The revised BCRA includes this change to Obamacare’s “Special Enrollment Periods” (SEPs):

(4) EXCEPTIONS.—Notwithstanding paragraph (3), a health insurance issuer may not impose a waiting period with respect to the following individuals:

(A) A newborn who is enrolled in such coverage within 30 days of the date of birth. …

(internal quotation mark omitted)

This is a change from the ACA, which gives parents 60 days to enroll their kids in health insurance. I asked on Twitter (see thread ending here) what the justification would be for this change. The answer is basically: to avoid parents’ enrolling their kids in health insurance only when they know that the kids have serious illnesses. In this way, it’s of a piece with other policies that try to get a good mix of healthy and sick people into the risk pool.

How would we determine the correct length of an SEP? Zero days — i.e., you must sign your kid up for insurance on the day he or she is born — is clearly too short; parents have a lot of other stuff on their minds on that first day, and it’s unreasonable to expect them to take care of insuring their kids right away. On the other hand, there’s clearly some period of time — a year? Two years? Infinity years? — that’s too long. If we wait too long, we really will encourage people to only enroll their kids when they know the kids are sick.

So what’s the appropriate waiting period? To be clear, I don’t know if this is an economic question; it may be a moral one. And there may be no better answer than “see what the best private insurers do, and mimic them”; people shouldn’t get stingier/more-Draconian coverage just because they’re using a federal program.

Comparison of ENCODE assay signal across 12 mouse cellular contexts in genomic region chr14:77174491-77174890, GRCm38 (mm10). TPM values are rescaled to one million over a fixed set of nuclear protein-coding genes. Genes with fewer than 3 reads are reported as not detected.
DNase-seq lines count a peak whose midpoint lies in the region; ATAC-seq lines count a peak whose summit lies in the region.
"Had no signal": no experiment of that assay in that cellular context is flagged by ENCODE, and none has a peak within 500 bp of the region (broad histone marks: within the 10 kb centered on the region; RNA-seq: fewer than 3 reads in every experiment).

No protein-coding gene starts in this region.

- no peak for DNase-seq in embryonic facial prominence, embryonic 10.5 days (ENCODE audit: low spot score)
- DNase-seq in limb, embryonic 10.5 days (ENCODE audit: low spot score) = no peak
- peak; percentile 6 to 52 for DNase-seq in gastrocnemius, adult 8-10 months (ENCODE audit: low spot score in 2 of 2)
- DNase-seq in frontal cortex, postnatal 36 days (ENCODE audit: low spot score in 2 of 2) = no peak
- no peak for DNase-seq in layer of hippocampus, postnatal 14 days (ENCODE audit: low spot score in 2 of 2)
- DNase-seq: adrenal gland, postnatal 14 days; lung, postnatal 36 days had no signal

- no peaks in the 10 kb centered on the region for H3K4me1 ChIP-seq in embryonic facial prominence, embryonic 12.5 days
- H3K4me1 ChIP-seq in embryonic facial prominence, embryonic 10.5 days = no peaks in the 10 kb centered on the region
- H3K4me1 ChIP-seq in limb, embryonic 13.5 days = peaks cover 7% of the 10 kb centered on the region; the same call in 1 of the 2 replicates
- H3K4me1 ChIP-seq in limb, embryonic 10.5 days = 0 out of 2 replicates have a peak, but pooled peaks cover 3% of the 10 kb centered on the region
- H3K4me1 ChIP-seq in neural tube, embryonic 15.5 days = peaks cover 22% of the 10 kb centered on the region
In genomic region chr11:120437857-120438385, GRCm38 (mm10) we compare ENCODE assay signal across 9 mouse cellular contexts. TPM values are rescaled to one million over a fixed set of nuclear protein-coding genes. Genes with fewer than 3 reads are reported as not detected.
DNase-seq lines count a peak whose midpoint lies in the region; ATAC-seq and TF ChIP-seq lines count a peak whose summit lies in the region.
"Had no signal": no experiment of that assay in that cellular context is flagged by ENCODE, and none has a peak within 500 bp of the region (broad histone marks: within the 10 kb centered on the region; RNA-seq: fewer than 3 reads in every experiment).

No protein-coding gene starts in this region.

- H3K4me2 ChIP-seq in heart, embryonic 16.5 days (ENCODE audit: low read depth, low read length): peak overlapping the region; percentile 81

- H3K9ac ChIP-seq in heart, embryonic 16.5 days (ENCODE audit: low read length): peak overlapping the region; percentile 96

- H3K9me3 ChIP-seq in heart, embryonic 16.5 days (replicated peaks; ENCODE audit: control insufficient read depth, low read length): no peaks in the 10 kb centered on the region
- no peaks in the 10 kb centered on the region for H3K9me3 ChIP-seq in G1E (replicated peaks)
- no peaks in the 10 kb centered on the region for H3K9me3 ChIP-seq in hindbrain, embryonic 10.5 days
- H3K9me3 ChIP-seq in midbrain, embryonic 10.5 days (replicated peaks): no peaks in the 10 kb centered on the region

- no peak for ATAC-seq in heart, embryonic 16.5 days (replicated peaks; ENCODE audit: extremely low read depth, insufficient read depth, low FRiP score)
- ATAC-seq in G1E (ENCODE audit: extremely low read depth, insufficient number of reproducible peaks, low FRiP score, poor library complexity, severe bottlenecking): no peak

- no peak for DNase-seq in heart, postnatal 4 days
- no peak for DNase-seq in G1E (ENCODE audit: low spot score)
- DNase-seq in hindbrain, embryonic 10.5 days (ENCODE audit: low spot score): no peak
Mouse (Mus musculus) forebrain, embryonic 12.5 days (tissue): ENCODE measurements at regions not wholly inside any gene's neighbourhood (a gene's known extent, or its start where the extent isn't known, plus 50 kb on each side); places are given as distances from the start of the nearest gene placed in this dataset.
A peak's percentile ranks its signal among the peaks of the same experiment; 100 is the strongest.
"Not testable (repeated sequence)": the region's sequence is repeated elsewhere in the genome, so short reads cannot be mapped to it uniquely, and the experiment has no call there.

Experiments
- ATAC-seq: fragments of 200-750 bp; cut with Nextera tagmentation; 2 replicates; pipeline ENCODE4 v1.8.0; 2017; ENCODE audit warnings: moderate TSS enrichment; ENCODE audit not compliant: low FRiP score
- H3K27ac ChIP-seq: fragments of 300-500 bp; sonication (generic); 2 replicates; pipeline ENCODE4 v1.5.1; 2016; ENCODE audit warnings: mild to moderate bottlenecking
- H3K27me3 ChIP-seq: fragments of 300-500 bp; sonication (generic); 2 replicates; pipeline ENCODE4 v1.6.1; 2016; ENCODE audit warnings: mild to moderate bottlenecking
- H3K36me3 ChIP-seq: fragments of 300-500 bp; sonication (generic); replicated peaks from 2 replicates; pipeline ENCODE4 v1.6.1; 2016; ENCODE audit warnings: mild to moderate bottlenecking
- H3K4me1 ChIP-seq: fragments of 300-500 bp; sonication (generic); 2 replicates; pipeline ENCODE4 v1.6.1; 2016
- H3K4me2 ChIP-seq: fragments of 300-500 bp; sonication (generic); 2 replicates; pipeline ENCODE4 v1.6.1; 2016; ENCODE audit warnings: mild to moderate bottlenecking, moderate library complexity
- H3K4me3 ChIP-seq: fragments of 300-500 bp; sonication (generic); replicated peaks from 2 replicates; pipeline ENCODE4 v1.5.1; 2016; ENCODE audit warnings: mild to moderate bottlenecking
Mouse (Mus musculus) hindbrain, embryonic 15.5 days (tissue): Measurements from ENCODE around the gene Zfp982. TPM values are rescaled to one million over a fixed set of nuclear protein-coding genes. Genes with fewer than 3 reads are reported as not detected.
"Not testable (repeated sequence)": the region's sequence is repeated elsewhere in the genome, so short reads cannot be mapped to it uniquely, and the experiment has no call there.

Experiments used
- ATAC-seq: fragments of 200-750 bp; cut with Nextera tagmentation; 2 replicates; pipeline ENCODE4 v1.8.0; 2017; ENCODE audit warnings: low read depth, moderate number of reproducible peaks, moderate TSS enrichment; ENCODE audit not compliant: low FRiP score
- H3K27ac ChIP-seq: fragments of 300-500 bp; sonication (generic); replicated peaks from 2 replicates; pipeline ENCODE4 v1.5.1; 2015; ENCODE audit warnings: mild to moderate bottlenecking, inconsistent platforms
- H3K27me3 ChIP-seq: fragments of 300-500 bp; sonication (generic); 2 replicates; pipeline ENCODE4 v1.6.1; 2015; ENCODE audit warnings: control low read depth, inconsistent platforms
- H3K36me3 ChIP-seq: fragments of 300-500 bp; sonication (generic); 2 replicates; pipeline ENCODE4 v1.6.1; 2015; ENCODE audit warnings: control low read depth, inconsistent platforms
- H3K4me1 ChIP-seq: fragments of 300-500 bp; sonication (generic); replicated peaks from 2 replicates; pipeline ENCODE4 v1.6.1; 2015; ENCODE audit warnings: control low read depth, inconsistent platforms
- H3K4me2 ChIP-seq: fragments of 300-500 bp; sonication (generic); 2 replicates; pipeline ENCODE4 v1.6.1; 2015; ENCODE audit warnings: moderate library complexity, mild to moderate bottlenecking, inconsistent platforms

I have similar questions about other aspects of the new Republican health-care bills. I’m not inclined to give them any benefit of the doubt, but how about, specifically, their change to age-ratings bands? This is the wonky way of saying: the ACA allows old people to be charged at most 3 times as much as young people; the AHCA increases that to a 5-to-1 ratio. I’ve heard howls of outrage from the left about the 5-to-1 band, and I certainly have a gut moral objection to it: I’d prefer that everyone just be charged the same amount (aka “community rating”). This comes from a place of preferring simple laws (one flat rate is simpler than a variety of rates), and from a belief that the young and healthy ought to be subsidizing the old and sick. That second reason doesn’t really justify a 3-to-1 age-rating band, though: we’re still subsidizing the old and sick with a 5-to-1 band; we’re just subsidizing them less.

But clearly there comes a point when an age-rating band is tantamount to no subsidy at all. A 100-to-1 ratings band would hardly count as a subsidy, for instance. So somewhere between 1-to-1 (community rating) and 100-to-1 (no subsidy) is the optimal (in an economic, moral, or other sense) band. Is there any objective way to determine the correct band?

Whenever I ask a question like this, I’m reminded of this comment by the much-beloved Cosma Shalizi:

our gracious host would really like to be just a little bit to the left of a technocratic center, and to debate those just a little bit to his right about optimal policies within a shared objective function, and pretending that it is a technical and not a political discussion. But because shit is fucked up and bullshit, and because everyone at all on the right has spent forty years (at least) doing their damndest to make sure shit is is fucked up and bullshit, even the smallest gesture in that direction is not so much reconciliation as collaboration. And so our host has sads. (So, for that matter, did Uncle Paul, before he learned to relish their hatred.) The realization that this applies to economists — that much of the discipline is not a branch of science or even of dialectic, but merely of rhetoric (and not in an inspirational, D. McCloskey way either) — cannot come too soon. Whether someone who still assigns Free to Choose to callow freshmen, in 2012, is really in a position to complain about the absurdities of Casey Mulligan is a nice question; but recognizing that half your erstwhile colleagues were always mere ideologists is a step in the right direction.

Maybe looking for optimal (in whatever sense) age-ratings bands is in the same vein.